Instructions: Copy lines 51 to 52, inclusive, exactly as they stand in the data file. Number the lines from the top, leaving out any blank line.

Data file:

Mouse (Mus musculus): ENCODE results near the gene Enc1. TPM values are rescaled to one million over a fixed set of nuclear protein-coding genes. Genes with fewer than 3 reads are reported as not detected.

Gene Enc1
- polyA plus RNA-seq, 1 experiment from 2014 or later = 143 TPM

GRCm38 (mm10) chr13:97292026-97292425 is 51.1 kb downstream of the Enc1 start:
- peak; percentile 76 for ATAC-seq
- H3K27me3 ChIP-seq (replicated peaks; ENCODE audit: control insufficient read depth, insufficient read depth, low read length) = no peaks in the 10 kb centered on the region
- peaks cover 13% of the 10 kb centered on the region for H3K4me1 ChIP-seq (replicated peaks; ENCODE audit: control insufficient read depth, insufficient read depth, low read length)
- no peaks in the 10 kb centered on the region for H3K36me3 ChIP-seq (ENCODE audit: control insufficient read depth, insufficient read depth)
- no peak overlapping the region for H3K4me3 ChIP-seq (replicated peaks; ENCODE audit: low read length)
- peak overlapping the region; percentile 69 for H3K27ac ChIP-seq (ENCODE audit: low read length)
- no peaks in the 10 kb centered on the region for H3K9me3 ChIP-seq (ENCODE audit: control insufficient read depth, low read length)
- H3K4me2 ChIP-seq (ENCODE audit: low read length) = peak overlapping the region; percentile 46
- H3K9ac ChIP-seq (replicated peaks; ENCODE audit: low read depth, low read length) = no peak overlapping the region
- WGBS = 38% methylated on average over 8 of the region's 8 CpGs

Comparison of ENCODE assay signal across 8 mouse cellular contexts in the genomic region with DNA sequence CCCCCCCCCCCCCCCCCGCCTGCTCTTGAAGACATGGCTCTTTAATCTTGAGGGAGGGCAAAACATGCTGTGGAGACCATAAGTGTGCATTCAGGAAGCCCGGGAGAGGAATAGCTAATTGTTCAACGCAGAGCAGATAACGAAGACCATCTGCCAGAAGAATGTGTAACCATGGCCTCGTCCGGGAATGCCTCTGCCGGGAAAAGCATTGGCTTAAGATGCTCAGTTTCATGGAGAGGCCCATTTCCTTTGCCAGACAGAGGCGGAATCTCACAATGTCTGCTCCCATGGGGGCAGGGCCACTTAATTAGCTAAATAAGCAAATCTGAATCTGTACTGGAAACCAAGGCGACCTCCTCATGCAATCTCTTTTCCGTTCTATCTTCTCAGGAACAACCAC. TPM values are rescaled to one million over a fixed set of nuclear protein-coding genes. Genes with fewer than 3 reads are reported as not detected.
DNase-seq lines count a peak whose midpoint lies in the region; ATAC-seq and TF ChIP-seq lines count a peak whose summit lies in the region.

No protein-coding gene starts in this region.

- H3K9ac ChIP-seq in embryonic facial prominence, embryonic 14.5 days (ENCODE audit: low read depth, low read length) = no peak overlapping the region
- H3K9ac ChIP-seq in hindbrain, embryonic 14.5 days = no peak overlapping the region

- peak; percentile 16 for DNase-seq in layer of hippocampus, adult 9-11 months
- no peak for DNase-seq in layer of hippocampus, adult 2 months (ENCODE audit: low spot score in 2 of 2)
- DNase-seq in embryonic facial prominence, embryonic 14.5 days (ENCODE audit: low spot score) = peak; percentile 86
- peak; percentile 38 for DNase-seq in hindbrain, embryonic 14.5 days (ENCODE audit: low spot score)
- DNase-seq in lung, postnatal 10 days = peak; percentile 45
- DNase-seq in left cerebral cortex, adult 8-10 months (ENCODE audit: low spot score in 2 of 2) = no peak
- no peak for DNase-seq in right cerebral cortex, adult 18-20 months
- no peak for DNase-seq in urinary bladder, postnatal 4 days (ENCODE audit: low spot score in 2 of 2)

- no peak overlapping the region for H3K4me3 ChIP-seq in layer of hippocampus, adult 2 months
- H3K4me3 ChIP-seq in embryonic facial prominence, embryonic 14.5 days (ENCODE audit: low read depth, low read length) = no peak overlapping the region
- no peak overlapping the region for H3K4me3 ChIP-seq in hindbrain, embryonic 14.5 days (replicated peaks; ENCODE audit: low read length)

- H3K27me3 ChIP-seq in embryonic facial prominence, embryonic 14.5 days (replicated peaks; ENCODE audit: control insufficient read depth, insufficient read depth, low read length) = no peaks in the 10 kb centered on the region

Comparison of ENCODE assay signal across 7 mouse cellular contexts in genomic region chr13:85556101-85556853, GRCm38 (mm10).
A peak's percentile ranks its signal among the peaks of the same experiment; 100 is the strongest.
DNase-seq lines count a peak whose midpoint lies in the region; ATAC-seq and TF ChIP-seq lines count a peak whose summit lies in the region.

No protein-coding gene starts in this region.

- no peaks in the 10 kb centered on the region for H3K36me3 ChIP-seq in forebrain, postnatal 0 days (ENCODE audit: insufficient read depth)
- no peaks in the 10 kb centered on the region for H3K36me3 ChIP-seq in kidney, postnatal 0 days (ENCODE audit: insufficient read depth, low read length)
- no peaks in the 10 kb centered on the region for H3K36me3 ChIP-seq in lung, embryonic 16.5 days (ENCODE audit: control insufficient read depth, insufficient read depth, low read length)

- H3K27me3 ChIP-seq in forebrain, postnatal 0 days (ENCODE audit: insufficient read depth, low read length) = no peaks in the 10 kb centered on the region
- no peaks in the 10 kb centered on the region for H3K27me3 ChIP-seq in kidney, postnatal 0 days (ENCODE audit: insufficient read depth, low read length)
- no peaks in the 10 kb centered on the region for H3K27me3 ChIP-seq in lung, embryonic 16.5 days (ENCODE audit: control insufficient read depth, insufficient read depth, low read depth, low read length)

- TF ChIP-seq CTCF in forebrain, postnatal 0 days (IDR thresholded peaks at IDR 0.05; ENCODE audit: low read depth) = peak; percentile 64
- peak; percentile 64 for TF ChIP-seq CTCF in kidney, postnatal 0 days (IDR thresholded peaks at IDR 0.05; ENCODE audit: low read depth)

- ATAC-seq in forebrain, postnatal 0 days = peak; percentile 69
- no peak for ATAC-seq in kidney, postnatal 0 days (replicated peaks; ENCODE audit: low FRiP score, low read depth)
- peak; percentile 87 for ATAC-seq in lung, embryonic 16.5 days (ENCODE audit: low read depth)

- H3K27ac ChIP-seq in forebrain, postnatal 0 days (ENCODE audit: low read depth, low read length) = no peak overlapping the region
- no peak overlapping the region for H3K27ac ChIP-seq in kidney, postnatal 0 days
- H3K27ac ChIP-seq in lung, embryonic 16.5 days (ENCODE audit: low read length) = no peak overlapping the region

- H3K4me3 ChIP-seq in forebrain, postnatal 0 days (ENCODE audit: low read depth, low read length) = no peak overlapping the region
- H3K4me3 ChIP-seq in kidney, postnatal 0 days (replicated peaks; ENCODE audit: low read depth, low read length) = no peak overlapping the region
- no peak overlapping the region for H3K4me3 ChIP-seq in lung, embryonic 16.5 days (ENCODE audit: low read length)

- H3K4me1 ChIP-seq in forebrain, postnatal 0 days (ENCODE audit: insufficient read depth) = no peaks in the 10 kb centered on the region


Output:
- H3K4me3 ChIP-seq in kidney, postnatal 0 days (replicated peaks; ENCODE audit: low read depth, low read length) = no peak overlapping the region
- no peak overlapping the region for H3K4me3 ChIP-seq in lung, embryonic 16.5 days (ENCODE audit: low read length)